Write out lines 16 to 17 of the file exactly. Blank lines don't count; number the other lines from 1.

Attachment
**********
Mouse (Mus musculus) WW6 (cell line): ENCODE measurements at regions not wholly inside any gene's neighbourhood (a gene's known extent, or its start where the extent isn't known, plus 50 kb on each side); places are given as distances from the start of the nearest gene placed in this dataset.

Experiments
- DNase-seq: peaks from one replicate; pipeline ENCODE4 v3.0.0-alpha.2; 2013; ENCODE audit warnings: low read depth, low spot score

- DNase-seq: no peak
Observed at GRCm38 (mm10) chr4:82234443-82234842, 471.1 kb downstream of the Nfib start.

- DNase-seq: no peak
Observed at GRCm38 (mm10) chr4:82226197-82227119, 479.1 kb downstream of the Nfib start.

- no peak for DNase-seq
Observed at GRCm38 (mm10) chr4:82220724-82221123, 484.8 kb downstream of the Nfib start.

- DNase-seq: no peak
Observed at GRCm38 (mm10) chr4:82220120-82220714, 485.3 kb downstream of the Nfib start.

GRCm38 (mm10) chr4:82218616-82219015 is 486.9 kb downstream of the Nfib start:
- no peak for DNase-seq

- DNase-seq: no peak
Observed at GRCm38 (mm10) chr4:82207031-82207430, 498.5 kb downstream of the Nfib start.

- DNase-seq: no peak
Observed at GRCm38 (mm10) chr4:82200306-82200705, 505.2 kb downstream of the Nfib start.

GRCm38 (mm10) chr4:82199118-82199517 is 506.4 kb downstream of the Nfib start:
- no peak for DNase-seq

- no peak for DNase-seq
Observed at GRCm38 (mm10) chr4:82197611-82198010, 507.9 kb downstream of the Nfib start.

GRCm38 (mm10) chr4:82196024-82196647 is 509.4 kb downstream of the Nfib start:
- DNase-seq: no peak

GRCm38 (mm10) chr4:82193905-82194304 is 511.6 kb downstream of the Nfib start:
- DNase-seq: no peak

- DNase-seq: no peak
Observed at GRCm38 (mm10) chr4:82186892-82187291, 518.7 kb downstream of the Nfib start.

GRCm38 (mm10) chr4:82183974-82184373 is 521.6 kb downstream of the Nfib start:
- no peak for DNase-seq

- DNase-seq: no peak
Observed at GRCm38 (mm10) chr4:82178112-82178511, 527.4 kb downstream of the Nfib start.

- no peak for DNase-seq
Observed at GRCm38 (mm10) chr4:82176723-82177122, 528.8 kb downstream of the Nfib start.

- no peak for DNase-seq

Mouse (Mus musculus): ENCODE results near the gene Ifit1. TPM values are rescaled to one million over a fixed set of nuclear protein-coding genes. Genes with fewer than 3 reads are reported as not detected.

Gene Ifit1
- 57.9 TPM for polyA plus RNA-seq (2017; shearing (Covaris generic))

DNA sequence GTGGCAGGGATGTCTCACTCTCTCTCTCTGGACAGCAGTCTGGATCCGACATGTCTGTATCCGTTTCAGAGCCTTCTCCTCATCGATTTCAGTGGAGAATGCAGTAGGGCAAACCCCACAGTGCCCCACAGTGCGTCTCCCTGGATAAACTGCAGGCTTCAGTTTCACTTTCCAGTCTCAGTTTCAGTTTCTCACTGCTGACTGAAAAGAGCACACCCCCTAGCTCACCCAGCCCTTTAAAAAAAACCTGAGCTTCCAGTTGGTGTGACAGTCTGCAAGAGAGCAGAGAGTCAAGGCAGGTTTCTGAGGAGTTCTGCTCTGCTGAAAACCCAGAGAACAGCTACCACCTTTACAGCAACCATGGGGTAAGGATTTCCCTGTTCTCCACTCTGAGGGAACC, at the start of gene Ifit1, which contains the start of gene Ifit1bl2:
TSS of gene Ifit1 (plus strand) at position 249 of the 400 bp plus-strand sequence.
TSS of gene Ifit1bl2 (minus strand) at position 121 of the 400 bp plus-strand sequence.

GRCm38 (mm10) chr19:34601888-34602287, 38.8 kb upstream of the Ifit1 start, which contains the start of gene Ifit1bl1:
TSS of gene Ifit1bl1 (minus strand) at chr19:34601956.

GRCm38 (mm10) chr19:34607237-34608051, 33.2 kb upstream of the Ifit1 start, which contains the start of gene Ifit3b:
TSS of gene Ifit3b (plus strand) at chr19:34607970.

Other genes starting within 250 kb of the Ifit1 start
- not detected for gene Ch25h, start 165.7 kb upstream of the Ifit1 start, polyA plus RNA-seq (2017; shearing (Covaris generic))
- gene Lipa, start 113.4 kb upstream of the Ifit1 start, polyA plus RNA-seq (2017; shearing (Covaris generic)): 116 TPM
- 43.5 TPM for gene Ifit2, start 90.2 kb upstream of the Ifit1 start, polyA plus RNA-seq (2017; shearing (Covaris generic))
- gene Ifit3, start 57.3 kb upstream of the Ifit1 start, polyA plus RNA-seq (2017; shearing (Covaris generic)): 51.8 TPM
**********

- DNase-seq: no peak
Observed at GRCm38 (mm10) chr4:82200306-82200705, 505.2 kb downstream of the Nfib start.